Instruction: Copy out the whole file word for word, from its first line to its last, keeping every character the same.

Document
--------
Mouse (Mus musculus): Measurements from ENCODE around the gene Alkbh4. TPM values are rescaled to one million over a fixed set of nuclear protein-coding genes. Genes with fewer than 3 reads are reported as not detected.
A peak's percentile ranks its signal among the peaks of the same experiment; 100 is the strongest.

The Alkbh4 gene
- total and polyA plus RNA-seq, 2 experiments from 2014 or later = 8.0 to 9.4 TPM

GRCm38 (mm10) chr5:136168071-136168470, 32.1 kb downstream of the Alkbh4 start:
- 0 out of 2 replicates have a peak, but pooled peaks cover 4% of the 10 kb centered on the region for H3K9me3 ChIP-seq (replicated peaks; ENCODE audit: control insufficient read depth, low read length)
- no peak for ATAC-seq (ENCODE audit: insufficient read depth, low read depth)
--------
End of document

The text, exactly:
Mouse (Mus musculus): Measurements from ENCODE around the gene Alkbh4. TPM values are rescaled to one million over a fixed set of nuclear protein-coding genes. Genes with fewer than 3 reads are reported as not detected.
A peak's percentile ranks its signal among the peaks of the same experiment; 100 is the strongest.

The Alkbh4 gene
- total and polyA plus RNA-seq, 2 experiments from 2014 or later = 8.0 to 9.4 TPM

GRCm38 (mm10) chr5:136168071-136168470, 32.1 kb downstream of the Alkbh4 start:
- 0 out of 2 replicates have a peak, but pooled peaks cover 4% of the 10 kb centered on the region for H3K9me3 ChIP-seq (replicated peaks; ENCODE audit: control insufficient read depth, low read length)
- no peak for ATAC-seq (ENCODE audit: insufficient read depth, low read depth)